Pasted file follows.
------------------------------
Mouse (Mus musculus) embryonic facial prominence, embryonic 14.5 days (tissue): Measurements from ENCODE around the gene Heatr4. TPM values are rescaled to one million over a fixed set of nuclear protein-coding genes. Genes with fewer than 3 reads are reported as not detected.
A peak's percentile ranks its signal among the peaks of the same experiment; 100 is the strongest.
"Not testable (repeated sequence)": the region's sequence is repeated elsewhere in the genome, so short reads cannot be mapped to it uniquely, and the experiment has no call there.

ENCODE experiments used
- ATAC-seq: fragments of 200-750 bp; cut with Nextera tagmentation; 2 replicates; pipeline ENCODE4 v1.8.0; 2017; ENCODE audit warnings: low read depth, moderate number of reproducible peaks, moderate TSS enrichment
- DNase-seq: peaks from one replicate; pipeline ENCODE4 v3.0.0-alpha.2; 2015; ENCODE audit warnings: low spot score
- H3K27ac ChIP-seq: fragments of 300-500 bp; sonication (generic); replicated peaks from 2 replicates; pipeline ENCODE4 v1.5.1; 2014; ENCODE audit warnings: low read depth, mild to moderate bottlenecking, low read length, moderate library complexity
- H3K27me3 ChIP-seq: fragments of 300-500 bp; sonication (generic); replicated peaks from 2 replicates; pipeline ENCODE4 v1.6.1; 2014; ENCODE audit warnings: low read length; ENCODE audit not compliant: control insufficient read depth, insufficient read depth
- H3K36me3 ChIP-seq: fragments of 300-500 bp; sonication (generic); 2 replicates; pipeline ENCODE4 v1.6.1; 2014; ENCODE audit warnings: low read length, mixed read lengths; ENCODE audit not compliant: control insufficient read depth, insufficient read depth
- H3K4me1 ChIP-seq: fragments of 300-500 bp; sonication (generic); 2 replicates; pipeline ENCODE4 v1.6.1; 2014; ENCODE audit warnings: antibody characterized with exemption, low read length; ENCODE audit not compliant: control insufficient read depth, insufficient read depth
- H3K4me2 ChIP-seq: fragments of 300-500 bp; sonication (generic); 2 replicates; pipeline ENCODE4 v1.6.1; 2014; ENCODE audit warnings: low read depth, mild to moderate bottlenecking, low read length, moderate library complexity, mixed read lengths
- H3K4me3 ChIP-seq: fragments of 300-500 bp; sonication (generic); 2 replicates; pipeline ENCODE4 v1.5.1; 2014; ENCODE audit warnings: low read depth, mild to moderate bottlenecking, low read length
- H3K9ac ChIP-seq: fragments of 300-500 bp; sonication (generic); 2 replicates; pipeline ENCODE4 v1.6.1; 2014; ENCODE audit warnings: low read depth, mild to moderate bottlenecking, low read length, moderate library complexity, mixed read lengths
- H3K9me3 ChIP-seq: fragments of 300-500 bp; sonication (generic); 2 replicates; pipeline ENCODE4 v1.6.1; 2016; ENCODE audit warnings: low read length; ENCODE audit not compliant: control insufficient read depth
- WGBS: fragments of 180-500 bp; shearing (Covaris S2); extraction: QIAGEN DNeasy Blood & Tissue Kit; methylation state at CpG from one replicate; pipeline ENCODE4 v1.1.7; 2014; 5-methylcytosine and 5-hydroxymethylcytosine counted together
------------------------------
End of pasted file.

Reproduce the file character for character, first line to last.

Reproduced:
Mouse (Mus musculus) embryonic facial prominence, embryonic 14.5 days (tissue): Measurements from ENCODE around the gene Heatr4. TPM values are rescaled to one million over a fixed set of nuclear protein-coding genes. Genes with fewer than 3 reads are reported as not detected.
A peak's percentile ranks its signal among the peaks of the same experiment; 100 is the strongest.
"Not testable (repeated sequence)": the region's sequence is repeated elsewhere in the genome, so short reads cannot be mapped to it uniquely, and the experiment has no call there.

ENCODE experiments used
- ATAC-seq: fragments of 200-750 bp; cut with Nextera tagmentation; 2 replicates; pipeline ENCODE4 v1.8.0; 2017; ENCODE audit warnings: low read depth, moderate number of reproducible peaks, moderate TSS enrichment
- DNase-seq: peaks from one replicate; pipeline ENCODE4 v3.0.0-alpha.2; 2015; ENCODE audit warnings: low spot score
- H3K27ac ChIP-seq: fragments of 300-500 bp; sonication (generic); replicated peaks from 2 replicates; pipeline ENCODE4 v1.5.1; 2014; ENCODE audit warnings: low read depth, mild to moderate bottlenecking, low read length, moderate library complexity
- H3K27me3 ChIP-seq: fragments of 300-500 bp; sonication (generic); replicated peaks from 2 replicates; pipeline ENCODE4 v1.6.1; 2014; ENCODE audit warnings: low read length; ENCODE audit not compliant: control insufficient read depth, insufficient read depth
- H3K36me3 ChIP-seq: fragments of 300-500 bp; sonication (generic); 2 replicates; pipeline ENCODE4 v1.6.1; 2014; ENCODE audit warnings: low read length, mixed read lengths; ENCODE audit not compliant: control insufficient read depth, insufficient read depth
- H3K4me1 ChIP-seq: fragments of 300-500 bp; sonication (generic); 2 replicates; pipeline ENCODE4 v1.6.1; 2014; ENCODE audit warnings: antibody characterized with exemption, low read length; ENCODE audit not compliant: control insufficient read depth, insufficient read depth
- H3K4me2 ChIP-seq: fragments of 300-500 bp; sonication (generic); 2 replicates; pipeline ENCODE4 v1.6.1; 2014; ENCODE audit warnings: low read depth, mild to moderate bottlenecking, low read length, moderate library complexity, mixed read lengths
- H3K4me3 ChIP-seq: fragments of 300-500 bp; sonication (generic); 2 replicates; pipeline ENCODE4 v1.5.1; 2014; ENCODE audit warnings: low read depth, mild to moderate bottlenecking, low read length
- H3K9ac ChIP-seq: fragments of 300-500 bp; sonication (generic); 2 replicates; pipeline ENCODE4 v1.6.1; 2014; ENCODE audit warnings: low read depth, mild to moderate bottlenecking, low read length, moderate library complexity, mixed read lengths
- H3K9me3 ChIP-seq: fragments of 300-500 bp; sonication (generic); 2 replicates; pipeline ENCODE4 v1.6.1; 2016; ENCODE audit warnings: low read length; ENCODE audit not compliant: control insufficient read depth
- WGBS: fragments of 180-500 bp; shearing (Covaris S2); extraction: QIAGEN DNeasy Blood & Tissue Kit; methylation state at CpG from one replicate; pipeline ENCODE4 v1.1.7; 2014; 5-methylcytosine and 5-hydroxymethylcytosine counted together